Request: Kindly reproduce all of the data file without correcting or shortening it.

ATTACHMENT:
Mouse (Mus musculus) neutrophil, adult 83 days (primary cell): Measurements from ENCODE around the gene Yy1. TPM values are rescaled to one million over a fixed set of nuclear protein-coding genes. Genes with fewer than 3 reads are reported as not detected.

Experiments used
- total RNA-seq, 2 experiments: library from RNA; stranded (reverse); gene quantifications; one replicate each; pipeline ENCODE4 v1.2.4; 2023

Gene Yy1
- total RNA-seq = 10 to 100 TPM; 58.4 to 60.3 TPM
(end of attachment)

Mouse (Mus musculus) neutrophil, adult 83 days (primary cell): Measurements from ENCODE around the gene Yy1. TPM values are rescaled to one million over a fixed set of nuclear protein-coding genes. Genes with fewer than 3 reads are reported as not detected.

Experiments used
- total RNA-seq, 2 experiments: library from RNA; stranded (reverse); gene quantifications; one replicate each; pipeline ENCODE4 v1.2.4; 2023

Gene Yy1
- total RNA-seq = 10 to 100 TPM; 58.4 to 60.3 TPM